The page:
• Form U4 Questions 14A(1) and 14B(1) : require registered representatives to disclose any conviction or charge of a felony or of certain specified misdemeanors (among which are the wrongful taking of property).

The AWC asserted that Tillet had willfully failed to timely disclose the criminal charges against him, in violation of violated FINRA By-Laws Article V, Section 2(c) and FINRA Rules 1122 and 2010. In accordance with the terms of the AWC, FINRA imposed upon Tillet a $5,000 fine and a 6-month suspension. As admonished in the AWC:

Tillett understands this settlement includes a finding that he willfully omitted to state a material fact on a Form U4, and that under Section 3(a)(39)(F) of the Securities Exchange Act of 1934 and Article III, Section 4 of FINRA’s By-Laws, this omission makes him subject to a statutory disqualification with respect to association with a member. . .

Bill Singer‘s Comment

For registered persons  and industry applicants, a number of valuable takeaways:

  • If you are “charged” with a crime, reference your Form U4 and determine whether that circumstance requires disclosure.  It is typically best to seek guidance from your criminal lawyer on this issue but be aware that many such practitioners are often unfamiliar with the unique disclosure obligations of the securities industry. The Definitions guidance for the Form U4 offers this definition: “Charged: Means being accused of a crime in a formal complaint, information, or indictment (or equivalent formal charge).”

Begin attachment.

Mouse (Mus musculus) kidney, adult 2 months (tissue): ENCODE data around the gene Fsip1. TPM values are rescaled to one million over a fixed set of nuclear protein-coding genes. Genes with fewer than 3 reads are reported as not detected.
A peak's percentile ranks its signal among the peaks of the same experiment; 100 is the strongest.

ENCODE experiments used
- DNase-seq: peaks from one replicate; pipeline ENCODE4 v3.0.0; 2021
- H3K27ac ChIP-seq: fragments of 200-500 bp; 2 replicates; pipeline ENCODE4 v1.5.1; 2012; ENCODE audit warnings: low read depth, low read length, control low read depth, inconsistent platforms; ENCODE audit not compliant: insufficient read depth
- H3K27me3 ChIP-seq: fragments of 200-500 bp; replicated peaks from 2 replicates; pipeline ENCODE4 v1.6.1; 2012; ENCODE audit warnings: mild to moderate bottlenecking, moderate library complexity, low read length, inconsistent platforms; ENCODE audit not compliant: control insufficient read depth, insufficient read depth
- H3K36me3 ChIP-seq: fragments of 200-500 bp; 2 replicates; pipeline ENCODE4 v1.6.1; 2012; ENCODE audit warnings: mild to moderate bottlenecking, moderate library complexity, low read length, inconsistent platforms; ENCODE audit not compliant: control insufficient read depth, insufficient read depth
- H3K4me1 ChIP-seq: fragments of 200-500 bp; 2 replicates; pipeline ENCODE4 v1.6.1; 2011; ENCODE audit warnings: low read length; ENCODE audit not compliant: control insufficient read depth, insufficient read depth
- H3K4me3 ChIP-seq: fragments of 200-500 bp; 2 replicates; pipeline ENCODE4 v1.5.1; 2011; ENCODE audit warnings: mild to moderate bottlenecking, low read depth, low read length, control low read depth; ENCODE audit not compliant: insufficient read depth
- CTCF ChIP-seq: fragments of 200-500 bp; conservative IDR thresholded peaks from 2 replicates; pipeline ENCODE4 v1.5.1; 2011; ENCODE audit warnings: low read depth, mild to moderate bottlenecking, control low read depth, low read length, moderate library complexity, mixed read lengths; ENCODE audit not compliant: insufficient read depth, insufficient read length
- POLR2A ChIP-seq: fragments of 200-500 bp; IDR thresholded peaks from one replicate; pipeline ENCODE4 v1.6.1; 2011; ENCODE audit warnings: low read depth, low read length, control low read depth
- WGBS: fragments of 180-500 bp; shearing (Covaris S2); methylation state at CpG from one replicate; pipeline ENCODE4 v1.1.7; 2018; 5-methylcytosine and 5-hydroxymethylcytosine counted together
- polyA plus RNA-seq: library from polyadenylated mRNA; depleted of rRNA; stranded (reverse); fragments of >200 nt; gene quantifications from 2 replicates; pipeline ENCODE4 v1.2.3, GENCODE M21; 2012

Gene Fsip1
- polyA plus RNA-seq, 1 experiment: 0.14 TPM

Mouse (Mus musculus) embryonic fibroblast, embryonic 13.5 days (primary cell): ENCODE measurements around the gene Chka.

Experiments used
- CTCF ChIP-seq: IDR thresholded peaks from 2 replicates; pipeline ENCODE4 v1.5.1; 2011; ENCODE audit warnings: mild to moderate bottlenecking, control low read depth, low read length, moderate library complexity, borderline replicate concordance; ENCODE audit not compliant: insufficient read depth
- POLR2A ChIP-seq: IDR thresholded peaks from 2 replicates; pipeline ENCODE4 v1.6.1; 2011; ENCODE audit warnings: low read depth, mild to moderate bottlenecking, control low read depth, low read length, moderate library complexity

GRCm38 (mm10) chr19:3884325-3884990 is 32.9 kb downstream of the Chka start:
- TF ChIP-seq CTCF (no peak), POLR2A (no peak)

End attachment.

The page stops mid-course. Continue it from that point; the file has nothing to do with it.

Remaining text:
• If you are merely arrested, your employer may have far more extensive reporting obligations than those of federal, state, or self-regulatory regulators.  Be careful to differentiate between what you are required to disclose on a form that is filed with a regulator and a form submitted solely to your firm’s compliance/legal departments. An arrest without a charge is not a disclosable matter on the Form U4.
  • The failure to timely disclose a criminal event typically cascades because mostWall Street employers require the execution of an annual compliance questionnaire, which typically asks whether you were charged or convicted of a crime during the prior 12 months.  A misstatement on that document will only add to your problems.
  • Finally, your career may be in the balance if FINRA alleges that your failure to disclose was willful: such a finding would deem you statutorily disqualified.

Street Sweeper” regularly covers these FINRA U4 criminal disclosure cases. Folks at Merrill LynchMorgan Stanley, JP Morgan, Wells Fargo,Citigroup, and other major organizations are just as apt to fall victim to the intricacies of what needs to be disclosed and when as their counterparts at smaller shops.  Moreover, given the frequency with which industry members run afoul of the disclosure obligations for charges and convictions, you must be aware of the events that need to be disclosed and the windows for such disclosure.

For further cases on this topic, READ: